to reduce the tumor mass prior to surgery.

Acromegaly

Bromocriptine mesylate capsule therapy is indicated in the treatment of acromegaly. Bromocriptine

mesylate capsule therapy, alone or as adjunctive therapy with pituitary irradiation or surgery, reduces

serum growth hormone by 50% or more in approximately ½ of patients treated, although not usually to

normal levels.

Since the effects of external pituitary radiation may not become maximal for several years, adjunctive

therapy with bromocriptine mesylate capsule offers potential benefit before the effects of irradiation

are manifested.

Parkinson's Disease

Bromocriptine mesylate capsules are indicated in the treatment of the signs and symptoms of idiopathic

or postencephalitic Parkinson's disease. As adjunctive treatment to levodopa (alone or with a peripheral

decarboxylase inhibitor), bromocriptine mesylate capsule therapy may provide additional therapeutic

benefits in those patients who are currently maintained on optimal dosages of levodopa, those who are

beginning to deteriorate (develop tolerance) to levodopa therapy, and those who are experiencing "end

of dose failure" on levodopa therapy. Bromocriptine mesylate capsule therapy may permit a reduction

of the maintenance dose of levodopa and, thus may ameliorate the occurrence and/or severity of adverse

reactions associated with long-term levodopa therapy such as abnormal involuntary movements (e.g.,

dyskinesias) and the marked swings in motor function ("on-off" phenomenon). Continued efficacy of

bromocriptine mesylate capsule therapy during treatment of more than 2 years has not been established.

Data are insufficient to evaluate potential benefit from treating newly diagnosed Parkinson's disease

with bromocriptine mesylate capsules. Studies have shown, however, significantly more adverse

reactions (notably nausea, hallucinations, confusion and hypotension) in bromocriptine-treated patients

than in levodopa/carbidopa-treated patients. Patients unresponsive to levodopa are poor candidates for

bromocriptine mesylate capsule therapy.

CONTRAINDICATIONS

Hypersensitivity to bromocriptine or to any of the excipients of bromocriptine mesylate capsules,

uncontrolled hypertension and sensitivity to any ergot alkaloids. In patients being treated for

hyperprolactinemia, bromocriptine mesylate capsules should be withdrawn when pregnancy is

diagnosed (see PRECAUTIONS, Hyperprolactinemic States). In the event that bromocriptine is

reinstituted to control a rapidly expanding macroadenoma (see PRECAUTIONS, Hyperprolactinemic

States) and a patient experiences a hypertensive disorder of pregnancy, the benefit of continuing

bromocriptine mesylate capsules must be weighed against the possible risk of its use during a

hypertensive disorder of pregnancy. When bromocriptine mesylate capsules are being used to treat

acromegaly, prolactinoma, or Parkinson's disease in patients who subsequently become pregnant, a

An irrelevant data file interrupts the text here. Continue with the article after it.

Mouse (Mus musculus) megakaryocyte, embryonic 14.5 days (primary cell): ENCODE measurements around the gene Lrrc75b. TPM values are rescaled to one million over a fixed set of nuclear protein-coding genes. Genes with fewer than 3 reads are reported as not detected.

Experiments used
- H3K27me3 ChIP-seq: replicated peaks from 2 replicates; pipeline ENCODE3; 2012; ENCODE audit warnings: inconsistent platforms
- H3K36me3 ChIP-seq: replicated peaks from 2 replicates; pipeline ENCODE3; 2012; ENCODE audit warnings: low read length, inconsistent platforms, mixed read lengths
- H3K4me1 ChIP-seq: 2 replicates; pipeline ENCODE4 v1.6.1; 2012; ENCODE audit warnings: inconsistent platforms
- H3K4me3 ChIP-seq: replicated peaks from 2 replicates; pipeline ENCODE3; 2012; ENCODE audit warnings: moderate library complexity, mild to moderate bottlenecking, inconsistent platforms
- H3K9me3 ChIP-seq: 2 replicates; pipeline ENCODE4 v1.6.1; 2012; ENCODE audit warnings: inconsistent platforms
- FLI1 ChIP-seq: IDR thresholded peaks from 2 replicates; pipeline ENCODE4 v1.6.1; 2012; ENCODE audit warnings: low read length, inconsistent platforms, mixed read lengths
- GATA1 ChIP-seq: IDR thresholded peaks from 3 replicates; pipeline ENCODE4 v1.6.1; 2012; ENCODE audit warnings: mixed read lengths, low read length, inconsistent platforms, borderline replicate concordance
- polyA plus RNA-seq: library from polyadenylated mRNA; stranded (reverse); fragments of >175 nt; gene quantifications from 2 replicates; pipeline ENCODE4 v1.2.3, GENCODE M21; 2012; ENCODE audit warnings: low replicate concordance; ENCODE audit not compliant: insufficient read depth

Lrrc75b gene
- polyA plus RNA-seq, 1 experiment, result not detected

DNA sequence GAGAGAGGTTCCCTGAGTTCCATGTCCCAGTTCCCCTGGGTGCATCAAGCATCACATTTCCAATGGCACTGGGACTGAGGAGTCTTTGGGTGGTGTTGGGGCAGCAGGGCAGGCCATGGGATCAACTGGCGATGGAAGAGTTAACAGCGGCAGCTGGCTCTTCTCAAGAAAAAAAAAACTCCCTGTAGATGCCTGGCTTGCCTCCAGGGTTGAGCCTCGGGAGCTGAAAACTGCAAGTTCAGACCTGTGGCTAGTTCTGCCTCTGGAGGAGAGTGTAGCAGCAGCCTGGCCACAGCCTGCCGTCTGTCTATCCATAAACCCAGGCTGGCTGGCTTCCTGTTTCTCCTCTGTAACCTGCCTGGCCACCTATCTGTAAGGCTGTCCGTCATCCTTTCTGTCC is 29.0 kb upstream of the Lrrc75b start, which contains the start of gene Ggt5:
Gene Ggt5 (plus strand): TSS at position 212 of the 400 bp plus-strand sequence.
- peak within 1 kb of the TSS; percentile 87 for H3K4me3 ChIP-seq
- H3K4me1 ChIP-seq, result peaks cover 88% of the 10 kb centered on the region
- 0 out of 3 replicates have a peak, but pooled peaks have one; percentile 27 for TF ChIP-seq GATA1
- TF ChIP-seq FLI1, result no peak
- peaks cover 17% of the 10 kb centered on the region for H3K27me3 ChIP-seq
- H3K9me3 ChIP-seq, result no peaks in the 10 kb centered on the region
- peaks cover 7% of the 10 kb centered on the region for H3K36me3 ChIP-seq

decision should be made as to whether the therapy continues to be medically necessary or can be

withdrawn. If it is continued, the drug should be withdrawn in those who may experience hypertensive

disorders of pregnancy (including eclampsia, preeclampsia, or pregnancy-induced hypertension) unless

withdrawal of bromocriptine mesylate capsules are considered to be medically contraindicated.

The drug should not be used during the postpartum period in women with a history of coronary artery

disease and other severe cardiovascular conditions unless withdrawal is considered medically

contraindicated. If the drug is used in the postpartum period, the patient should be observed with

caution.

WARNINGS

Since hyperprolactinemia with amenorrhea/galactorrhea and infertility has been found in patients with

pituitary tumors, a complete evaluation of the pituitary is indicated before treatment with bromocriptine

mesylate capsules.

If pregnancy occurs during bromocriptine administration, careful observation of these patients is

mandatory. Prolactin-secreting adenomas may expand and compression of the optic or other cranial

nerves may occur, emergency pituitary surgery becoming necessary. In most cases, the compression

resolves following delivery. Reinitiation of bromocriptine treatment has been reported to produce

improvement in the visual fields of patients in whom nerve compression has occurred during pregnancy.

The safety of bromocriptine treatment during pregnancy to the mother and fetus has not been

established.

Bromocriptine mesylate has been associated with somnolence, and episodes of sudden sleep onset,

particularly in patients with Parkinson's disease. Sudden onset of sleep during daily activities, in some

cases without awareness or warning signs, has been reported. Patients must be informed of this and

advised not to drive or operate machines during treatment with bromocriptine. Patients who have

experienced somnolence and/or an episode of sudden sleep onset must not drive or operate machines.

Furthermore, a reduction of dosage or termination of therapy may be considered.

Symptomatic hypotension can occur in patients treated with bromocriptine for any indication. In

postpartum studies with bromocriptine, decreases in supine systolic and diastolic pressures of greater

than 20 mm and 10 mm Hg, respectively, have been observed in almost 30% of patients receiving

bromocriptine. On occasion, the drop in supine systolic pressure was as much as 50-59 mm of Hg.

Since, especially during the first days of treatment, hypotensive reactions may occasionally occur and

result in reduced alertness, particular care should be exercised when driving a vehicle or operating

machinery.

While hypotension during the start of therapy with bromocriptine occurs in some patients, in rare cases